Since January 20, 2022, when it suffered a devastating explosion, the Appiatse community in Prestea-Huni-Valley Municipality of the Western Region has continued to be in the news for things meant to assist its inhabitants who are now appropriately referred to as victims of the explosion.
Things in reference include Appiatse Reconstruction Committee, Appiatse Support Fund, donations of cash and items from individuals and organisations, and a $6-million fine imposed on Maxam Company Ltd which was conveying the mining explosions that exploded in the town.
The fine is over breaches of manufacturing, storage and transportation of the explosives and $1million out of it is going into the Appiatse Support Fund.
Currently, the inhabitants of Appiatse have become internally-displaced people who are being housed at a tent camp, which means they are living in tents.
Living in tents has its own problems such as suffering the vagaries of the weather and invasion of troublesome insects like mosquitoes, reptiles, particularly snakes and lizards; and rodents, including rats.
Water and sanitation issues too need serious attention otherwise there could be outbreak of related diseases.
Besides, a little mistake can cause fire outbreak.
So far, the Ghanaian Times has not heard of such incidents happening at the Appiatse tent camp.
That means everything possible must be done to prevent such problems in order not to make the explosive victims multiple agonies.
This is why it can be deemed as solace the move by the government to convert 78 housing units, which form part of the Dumase resettlement project in the municipality, into temporary accommodation facilities for the Appiatse explosion victims.
This is said to be a new arrangement between the government and developers of the resettlement project, Future Global Resources Limited (FGR), aimed at offering protection to the residents from the expected heavy rainfall in the coming months.
The work on the temporary accommodation is scheduled to commence on February 28 to be completed within 30 days, which means the facilities would be ready by March 31.
The planned efforts to put the place in shape, including the Forestry Commission supplying all the needed wood for roofing, doors and windows for completion of the housing units now at the lintel level; and use of communal labour and partnership to ensure its success, are highly commendable.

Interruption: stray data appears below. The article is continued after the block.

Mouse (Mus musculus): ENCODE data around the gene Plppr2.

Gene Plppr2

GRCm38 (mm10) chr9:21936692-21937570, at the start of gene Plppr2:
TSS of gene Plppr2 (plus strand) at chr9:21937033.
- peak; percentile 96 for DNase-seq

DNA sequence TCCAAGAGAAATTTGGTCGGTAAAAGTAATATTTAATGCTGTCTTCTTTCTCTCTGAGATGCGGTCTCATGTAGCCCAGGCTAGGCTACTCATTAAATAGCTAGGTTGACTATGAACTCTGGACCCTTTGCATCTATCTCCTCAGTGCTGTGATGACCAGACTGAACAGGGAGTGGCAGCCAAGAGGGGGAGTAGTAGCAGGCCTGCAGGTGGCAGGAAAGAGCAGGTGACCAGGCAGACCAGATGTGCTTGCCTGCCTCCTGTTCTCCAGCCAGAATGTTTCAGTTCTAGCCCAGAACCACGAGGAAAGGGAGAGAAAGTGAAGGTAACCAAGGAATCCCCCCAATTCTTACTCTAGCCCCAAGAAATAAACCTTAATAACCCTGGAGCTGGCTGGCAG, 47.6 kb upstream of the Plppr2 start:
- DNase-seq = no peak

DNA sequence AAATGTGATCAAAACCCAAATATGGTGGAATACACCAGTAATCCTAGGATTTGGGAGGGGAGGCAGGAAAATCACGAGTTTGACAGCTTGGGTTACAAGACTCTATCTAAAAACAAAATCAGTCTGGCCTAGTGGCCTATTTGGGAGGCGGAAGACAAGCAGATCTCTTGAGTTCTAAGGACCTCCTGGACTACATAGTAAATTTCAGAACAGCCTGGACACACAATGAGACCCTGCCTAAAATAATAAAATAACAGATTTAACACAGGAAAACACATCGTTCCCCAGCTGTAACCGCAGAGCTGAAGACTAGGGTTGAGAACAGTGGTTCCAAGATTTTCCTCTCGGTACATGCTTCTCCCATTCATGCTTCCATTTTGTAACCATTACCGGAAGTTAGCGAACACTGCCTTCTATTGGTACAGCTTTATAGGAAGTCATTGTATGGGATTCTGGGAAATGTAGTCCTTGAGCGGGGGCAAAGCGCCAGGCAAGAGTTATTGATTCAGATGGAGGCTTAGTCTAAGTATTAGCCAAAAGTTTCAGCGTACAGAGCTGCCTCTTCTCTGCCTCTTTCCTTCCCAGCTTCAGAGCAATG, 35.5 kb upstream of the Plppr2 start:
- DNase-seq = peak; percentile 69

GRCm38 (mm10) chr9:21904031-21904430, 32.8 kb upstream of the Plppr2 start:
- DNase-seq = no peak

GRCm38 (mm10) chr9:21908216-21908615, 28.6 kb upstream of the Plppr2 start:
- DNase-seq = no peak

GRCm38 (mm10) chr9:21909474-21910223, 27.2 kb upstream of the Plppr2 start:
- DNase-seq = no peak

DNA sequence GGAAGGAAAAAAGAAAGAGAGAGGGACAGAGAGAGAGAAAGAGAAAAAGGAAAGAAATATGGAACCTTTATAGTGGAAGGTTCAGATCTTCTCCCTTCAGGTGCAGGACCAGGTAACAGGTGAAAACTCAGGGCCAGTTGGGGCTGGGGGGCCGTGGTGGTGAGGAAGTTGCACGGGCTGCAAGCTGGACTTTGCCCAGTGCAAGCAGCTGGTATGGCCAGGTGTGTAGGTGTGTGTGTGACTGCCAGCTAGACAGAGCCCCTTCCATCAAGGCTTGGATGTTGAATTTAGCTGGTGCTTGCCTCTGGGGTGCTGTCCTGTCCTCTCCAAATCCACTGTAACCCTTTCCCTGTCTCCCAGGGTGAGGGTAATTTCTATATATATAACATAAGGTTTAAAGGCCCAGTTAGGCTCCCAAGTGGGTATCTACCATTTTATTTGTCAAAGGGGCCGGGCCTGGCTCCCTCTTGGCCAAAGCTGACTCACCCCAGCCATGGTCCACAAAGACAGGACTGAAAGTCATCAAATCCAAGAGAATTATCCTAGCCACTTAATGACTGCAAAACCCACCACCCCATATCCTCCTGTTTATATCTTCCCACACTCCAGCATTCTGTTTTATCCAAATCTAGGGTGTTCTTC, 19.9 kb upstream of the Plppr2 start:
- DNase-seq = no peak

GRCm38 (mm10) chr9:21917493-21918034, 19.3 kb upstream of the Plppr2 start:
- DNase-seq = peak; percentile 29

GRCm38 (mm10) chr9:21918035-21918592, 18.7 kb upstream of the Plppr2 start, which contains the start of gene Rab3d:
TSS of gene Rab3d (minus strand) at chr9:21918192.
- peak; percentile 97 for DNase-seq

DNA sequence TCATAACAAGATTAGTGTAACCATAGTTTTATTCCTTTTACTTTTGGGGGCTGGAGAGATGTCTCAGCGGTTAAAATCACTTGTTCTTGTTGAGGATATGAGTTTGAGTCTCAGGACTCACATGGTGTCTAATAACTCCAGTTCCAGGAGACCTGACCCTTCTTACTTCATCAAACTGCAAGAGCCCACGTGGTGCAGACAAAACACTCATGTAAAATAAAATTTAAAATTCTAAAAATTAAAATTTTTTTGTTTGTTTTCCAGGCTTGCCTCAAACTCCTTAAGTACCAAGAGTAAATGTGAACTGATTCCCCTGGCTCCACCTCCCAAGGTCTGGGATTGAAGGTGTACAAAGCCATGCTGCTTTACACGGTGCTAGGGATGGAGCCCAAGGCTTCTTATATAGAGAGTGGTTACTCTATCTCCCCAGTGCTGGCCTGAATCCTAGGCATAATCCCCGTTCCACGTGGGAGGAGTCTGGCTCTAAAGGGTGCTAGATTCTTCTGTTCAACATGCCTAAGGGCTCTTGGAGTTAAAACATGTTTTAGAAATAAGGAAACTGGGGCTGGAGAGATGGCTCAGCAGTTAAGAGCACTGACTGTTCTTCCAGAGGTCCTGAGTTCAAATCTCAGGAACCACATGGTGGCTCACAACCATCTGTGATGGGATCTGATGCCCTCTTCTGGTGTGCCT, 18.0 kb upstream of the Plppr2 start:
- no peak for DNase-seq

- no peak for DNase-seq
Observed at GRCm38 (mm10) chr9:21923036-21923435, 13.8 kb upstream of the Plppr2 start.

However, the Ghanaian Times has a question or two about the temporary facility.
What does the government mean by temporary accommodation?
Does it mean some ‘anything-goes’ facilities are going to be provided, pending the reconstruction of the Appiatse community, which the Ghanaian Times expects to be a modern settlement upon whose completion the people would move there?
Can anyone also ask whether they are going to be standard facilities that can be ‘bequeathed’ to those they are originally meant for at Dumase?
These questions are legitimate because it would be recalled that on October 23, 2020 residents of Dumasi, a farming community in the Prestea Huni-Valley Municipality, demonstrated and, by a petition, gave a seven-day ultimatum to Golden Star Bogoso Prestea Limited, which had then been acquired by Future Global Resources,to address their concerns or face their wrath.
One of their grievances was the completion of these housing units meant for resettlement in the area but had been under construction for over 14 years but without any sign of them going to be completed soon.
Should it be taken as a matter of serendipity in which case the Dumasi people would take over the facilities after the Appiatse explosion victims have evacuated them?
Is the Appiatse disaster going to be a blessing to Dumase people?
The answers to the questions raised in this piece must not be lost on the government and its partners in the temporary accommodation project.